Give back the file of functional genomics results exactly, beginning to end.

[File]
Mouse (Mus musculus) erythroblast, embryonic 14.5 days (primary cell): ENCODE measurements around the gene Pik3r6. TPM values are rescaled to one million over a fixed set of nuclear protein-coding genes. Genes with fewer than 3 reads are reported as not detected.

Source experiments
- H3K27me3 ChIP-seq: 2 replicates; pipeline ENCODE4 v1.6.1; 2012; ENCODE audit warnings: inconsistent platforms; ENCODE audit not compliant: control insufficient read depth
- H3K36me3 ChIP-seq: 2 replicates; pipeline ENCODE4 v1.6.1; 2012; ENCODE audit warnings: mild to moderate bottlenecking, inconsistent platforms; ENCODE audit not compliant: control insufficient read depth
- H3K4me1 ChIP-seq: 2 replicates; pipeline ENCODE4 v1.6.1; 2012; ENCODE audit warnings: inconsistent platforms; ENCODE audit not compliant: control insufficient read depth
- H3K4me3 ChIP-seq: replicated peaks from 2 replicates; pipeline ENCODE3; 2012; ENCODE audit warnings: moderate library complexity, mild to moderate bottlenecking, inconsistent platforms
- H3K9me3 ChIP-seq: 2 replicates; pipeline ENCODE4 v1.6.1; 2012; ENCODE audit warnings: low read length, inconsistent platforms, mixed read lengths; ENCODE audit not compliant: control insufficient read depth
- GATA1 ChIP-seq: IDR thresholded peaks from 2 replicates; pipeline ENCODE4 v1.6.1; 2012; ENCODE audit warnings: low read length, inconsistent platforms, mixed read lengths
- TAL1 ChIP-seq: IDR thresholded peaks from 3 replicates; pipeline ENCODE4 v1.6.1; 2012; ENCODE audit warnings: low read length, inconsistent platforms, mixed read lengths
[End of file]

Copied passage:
Mouse (Mus musculus) erythroblast, embryonic 14.5 days (primary cell): ENCODE measurements around the gene Pik3r6. TPM values are rescaled to one million over a fixed set of nuclear protein-coding genes. Genes with fewer than 3 reads are reported as not detected.

Source experiments
- H3K27me3 ChIP-seq: 2 replicates; pipeline ENCODE4 v1.6.1; 2012; ENCODE audit warnings: inconsistent platforms; ENCODE audit not compliant: control insufficient read depth
- H3K36me3 ChIP-seq: 2 replicates; pipeline ENCODE4 v1.6.1; 2012; ENCODE audit warnings: mild to moderate bottlenecking, inconsistent platforms; ENCODE audit not compliant: control insufficient read depth
- H3K4me1 ChIP-seq: 2 replicates; pipeline ENCODE4 v1.6.1; 2012; ENCODE audit warnings: inconsistent platforms; ENCODE audit not compliant: control insufficient read depth
- H3K4me3 ChIP-seq: replicated peaks from 2 replicates; pipeline ENCODE3; 2012; ENCODE audit warnings: moderate library complexity, mild to moderate bottlenecking, inconsistent platforms
- H3K9me3 ChIP-seq: 2 replicates; pipeline ENCODE4 v1.6.1; 2012; ENCODE audit warnings: low read length, inconsistent platforms, mixed read lengths; ENCODE audit not compliant: control insufficient read depth
- GATA1 ChIP-seq: IDR thresholded peaks from 2 replicates; pipeline ENCODE4 v1.6.1; 2012; ENCODE audit warnings: low read length, inconsistent platforms, mixed read lengths
- TAL1 ChIP-seq: IDR thresholded peaks from 3 replicates; pipeline ENCODE4 v1.6.1; 2012; ENCODE audit warnings: low read length, inconsistent platforms, mixed read lengths